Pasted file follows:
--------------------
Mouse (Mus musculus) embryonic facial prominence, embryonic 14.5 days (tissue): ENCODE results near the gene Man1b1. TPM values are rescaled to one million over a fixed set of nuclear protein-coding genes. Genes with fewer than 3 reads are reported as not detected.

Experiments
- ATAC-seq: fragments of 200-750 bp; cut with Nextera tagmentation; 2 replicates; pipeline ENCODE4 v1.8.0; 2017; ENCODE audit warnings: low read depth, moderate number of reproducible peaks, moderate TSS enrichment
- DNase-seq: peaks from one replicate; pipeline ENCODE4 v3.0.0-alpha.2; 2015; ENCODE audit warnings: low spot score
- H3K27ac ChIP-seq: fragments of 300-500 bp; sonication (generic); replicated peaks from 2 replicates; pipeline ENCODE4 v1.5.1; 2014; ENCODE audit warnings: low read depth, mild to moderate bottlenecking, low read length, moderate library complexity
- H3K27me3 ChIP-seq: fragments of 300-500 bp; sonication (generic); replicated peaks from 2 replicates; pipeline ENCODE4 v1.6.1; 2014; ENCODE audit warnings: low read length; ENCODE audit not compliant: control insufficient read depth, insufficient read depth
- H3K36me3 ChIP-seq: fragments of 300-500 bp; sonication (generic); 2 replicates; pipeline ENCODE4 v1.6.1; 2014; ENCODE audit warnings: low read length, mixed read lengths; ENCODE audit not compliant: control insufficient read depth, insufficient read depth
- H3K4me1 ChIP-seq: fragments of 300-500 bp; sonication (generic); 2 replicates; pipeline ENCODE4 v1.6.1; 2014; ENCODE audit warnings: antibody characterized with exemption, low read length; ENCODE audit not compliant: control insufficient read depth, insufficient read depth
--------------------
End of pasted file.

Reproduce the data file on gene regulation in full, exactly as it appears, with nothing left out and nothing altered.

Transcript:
Mouse (Mus musculus) embryonic facial prominence, embryonic 14.5 days (tissue): ENCODE results near the gene Man1b1. TPM values are rescaled to one million over a fixed set of nuclear protein-coding genes. Genes with fewer than 3 reads are reported as not detected.

Experiments
- ATAC-seq: fragments of 200-750 bp; cut with Nextera tagmentation; 2 replicates; pipeline ENCODE4 v1.8.0; 2017; ENCODE audit warnings: low read depth, moderate number of reproducible peaks, moderate TSS enrichment
- DNase-seq: peaks from one replicate; pipeline ENCODE4 v3.0.0-alpha.2; 2015; ENCODE audit warnings: low spot score
- H3K27ac ChIP-seq: fragments of 300-500 bp; sonication (generic); replicated peaks from 2 replicates; pipeline ENCODE4 v1.5.1; 2014; ENCODE audit warnings: low read depth, mild to moderate bottlenecking, low read length, moderate library complexity
- H3K27me3 ChIP-seq: fragments of 300-500 bp; sonication (generic); replicated peaks from 2 replicates; pipeline ENCODE4 v1.6.1; 2014; ENCODE audit warnings: low read length; ENCODE audit not compliant: control insufficient read depth, insufficient read depth
- H3K36me3 ChIP-seq: fragments of 300-500 bp; sonication (generic); 2 replicates; pipeline ENCODE4 v1.6.1; 2014; ENCODE audit warnings: low read length, mixed read lengths; ENCODE audit not compliant: control insufficient read depth, insufficient read depth
- H3K4me1 ChIP-seq: fragments of 300-500 bp; sonication (generic); 2 replicates; pipeline ENCODE4 v1.6.1; 2014; ENCODE audit warnings: antibody characterized with exemption, low read length; ENCODE audit not compliant: control insufficient read depth, insufficient read depth